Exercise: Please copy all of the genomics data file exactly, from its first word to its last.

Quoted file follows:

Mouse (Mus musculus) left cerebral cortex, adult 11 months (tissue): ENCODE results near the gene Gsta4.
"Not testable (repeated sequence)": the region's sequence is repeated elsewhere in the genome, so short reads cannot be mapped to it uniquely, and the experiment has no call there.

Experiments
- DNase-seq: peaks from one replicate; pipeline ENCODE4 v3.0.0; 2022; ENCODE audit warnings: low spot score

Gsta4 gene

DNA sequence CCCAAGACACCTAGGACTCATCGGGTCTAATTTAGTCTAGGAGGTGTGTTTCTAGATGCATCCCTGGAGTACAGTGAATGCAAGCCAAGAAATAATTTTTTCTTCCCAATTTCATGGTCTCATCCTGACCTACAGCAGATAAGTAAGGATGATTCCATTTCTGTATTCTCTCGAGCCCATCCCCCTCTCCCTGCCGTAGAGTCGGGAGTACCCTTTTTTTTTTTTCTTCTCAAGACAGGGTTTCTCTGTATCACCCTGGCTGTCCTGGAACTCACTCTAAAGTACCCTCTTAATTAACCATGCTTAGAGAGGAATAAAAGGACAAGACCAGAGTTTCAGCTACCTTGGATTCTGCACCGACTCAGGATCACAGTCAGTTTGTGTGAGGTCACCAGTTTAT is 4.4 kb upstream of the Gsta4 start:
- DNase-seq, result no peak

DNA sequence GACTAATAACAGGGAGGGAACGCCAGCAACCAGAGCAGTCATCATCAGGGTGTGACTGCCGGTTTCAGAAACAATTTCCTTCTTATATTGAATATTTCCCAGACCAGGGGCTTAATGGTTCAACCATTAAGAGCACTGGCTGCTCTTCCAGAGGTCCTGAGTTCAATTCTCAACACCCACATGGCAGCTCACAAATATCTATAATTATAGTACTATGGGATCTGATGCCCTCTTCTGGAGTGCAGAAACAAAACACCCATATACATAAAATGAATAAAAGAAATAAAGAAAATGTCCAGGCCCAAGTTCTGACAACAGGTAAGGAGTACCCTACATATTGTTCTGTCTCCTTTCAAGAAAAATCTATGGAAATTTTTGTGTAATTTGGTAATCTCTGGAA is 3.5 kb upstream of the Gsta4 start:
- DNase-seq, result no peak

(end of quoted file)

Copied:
Mouse (Mus musculus) left cerebral cortex, adult 11 months (tissue): ENCODE results near the gene Gsta4.
"Not testable (repeated sequence)": the region's sequence is repeated elsewhere in the genome, so short reads cannot be mapped to it uniquely, and the experiment has no call there.

Experiments
- DNase-seq: peaks from one replicate; pipeline ENCODE4 v3.0.0; 2022; ENCODE audit warnings: low spot score

Gsta4 gene

DNA sequence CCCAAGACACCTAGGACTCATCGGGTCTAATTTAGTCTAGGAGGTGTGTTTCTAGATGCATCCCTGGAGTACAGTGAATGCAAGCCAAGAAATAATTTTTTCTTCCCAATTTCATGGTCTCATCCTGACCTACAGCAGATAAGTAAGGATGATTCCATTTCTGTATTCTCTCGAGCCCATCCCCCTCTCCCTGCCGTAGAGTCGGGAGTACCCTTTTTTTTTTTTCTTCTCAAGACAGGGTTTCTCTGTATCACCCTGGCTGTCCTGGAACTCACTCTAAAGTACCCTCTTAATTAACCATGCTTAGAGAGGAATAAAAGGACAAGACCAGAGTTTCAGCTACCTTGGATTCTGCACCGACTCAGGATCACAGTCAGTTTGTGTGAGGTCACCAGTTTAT is 4.4 kb upstream of the Gsta4 start:
- DNase-seq, result no peak

DNA sequence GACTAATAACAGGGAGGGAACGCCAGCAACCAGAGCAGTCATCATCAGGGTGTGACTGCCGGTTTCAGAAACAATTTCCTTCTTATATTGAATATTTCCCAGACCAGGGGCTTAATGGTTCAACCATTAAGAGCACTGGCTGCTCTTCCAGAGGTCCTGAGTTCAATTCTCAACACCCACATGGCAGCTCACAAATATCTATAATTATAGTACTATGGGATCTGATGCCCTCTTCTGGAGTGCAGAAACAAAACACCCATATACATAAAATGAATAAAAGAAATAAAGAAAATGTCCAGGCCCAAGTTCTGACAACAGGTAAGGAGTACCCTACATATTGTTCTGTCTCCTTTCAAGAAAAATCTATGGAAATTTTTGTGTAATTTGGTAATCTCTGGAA is 3.5 kb upstream of the Gsta4 start:
- DNase-seq, result no peak